Fa­mous last words

The best of part­ing shots can be funny, poignant or plain de­spair­ing.

The Star Malaysia - Star2 - - LIFESTYLE - By eMINe sANeR and HOLLy BeNT­Ley

A TIRE­LESS and re­doubtable cam­paigner to the end, Claire Rayner made sure her last words were go­ing to have some im­pact. “Tell David Cameron [the prime min­is­ter],” she re­port­edly told relatives be­fore she died on Mon­day (Oct 11), “that if he screws up my beloved NHS [health ser­vice] I’ll come back and bloody haunt him.”

Go­ing at a good­ish age and af­ter a pro­longed ill­ness – as Rayner did at the age of 79 – does give one the chance to think of those punchy fi­nal words.

The writer Miles King­ton had the best idea. In a se­ries of letters – col­lected in his fi­nal book – writ­ten to his agent Gill Co­leridge as his ill­ness took hold, he said: “I pro­pose that we should all be able to reg­is­ter our fi­nal words in ad­vance of our death ... we should get over the dif­fi­cul­ties of ac­tu­ally mak­ing it the last thing we phys­i­cally say by set­ting up a sim­ple, bind­ing le­gal pro­ce­dure to safe­guard our fi­nal words, by ring-fenc­ing them well in ad­vance.”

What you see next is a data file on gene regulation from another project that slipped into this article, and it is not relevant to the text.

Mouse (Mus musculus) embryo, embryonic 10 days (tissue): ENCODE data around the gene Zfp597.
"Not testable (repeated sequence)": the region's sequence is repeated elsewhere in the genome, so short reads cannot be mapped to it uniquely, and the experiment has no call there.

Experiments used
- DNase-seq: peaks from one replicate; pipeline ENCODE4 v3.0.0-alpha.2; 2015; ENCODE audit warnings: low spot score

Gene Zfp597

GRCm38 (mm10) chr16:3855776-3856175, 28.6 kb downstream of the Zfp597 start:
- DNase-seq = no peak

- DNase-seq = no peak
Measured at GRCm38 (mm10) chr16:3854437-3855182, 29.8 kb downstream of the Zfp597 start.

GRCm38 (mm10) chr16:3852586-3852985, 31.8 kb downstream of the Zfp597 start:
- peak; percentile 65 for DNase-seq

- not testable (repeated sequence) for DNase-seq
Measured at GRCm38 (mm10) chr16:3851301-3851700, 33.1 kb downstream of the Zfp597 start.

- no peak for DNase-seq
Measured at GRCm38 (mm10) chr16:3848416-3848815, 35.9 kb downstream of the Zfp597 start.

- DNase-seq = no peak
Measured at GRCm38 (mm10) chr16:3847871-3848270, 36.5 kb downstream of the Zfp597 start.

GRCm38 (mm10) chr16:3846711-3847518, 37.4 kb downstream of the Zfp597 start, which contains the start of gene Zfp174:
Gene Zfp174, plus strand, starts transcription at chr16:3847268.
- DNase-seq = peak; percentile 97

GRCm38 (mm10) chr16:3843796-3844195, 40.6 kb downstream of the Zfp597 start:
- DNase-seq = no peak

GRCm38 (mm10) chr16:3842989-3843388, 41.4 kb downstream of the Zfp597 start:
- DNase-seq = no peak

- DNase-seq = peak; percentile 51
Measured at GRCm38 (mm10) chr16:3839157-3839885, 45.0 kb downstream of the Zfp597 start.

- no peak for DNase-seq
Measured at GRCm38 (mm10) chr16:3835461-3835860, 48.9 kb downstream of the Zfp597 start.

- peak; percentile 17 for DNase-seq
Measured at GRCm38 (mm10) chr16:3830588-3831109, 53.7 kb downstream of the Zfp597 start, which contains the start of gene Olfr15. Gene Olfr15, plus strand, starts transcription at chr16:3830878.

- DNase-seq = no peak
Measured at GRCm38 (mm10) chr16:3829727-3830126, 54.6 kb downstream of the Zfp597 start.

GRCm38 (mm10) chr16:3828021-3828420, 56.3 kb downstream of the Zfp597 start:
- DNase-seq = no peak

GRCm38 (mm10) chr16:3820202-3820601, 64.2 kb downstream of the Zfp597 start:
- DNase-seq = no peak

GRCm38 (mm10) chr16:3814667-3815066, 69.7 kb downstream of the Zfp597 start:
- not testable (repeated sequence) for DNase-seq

That way, per­haps we could all come up with some fi­nal words as good as these: Voltaire (1694-1778) “This is no time for mak­ing new en­e­mies.” On be­ing asked to re­nounce the devil, on his deathbed. (At­trib­uted)

Isadora Dun­can (1878-1927)

“Farewell, my friends. I go to glory.”

Gertrude Steiner (1874-1946)

Just be­fore she died she asked, “What is the an­swer?” On get­ting no re­ply she laughed and asked, “In that case, what is the ques­tion?” Ge­orge V (1865-1936) “Bug­ger Bog­nor.” On be­ing told by a courtier that he would soon be in the sea­side town. Ho­ra­tio Nel­son (1758-1805) “Thank God, I have done my duty. Kiss me, Hardy.”

Henry James

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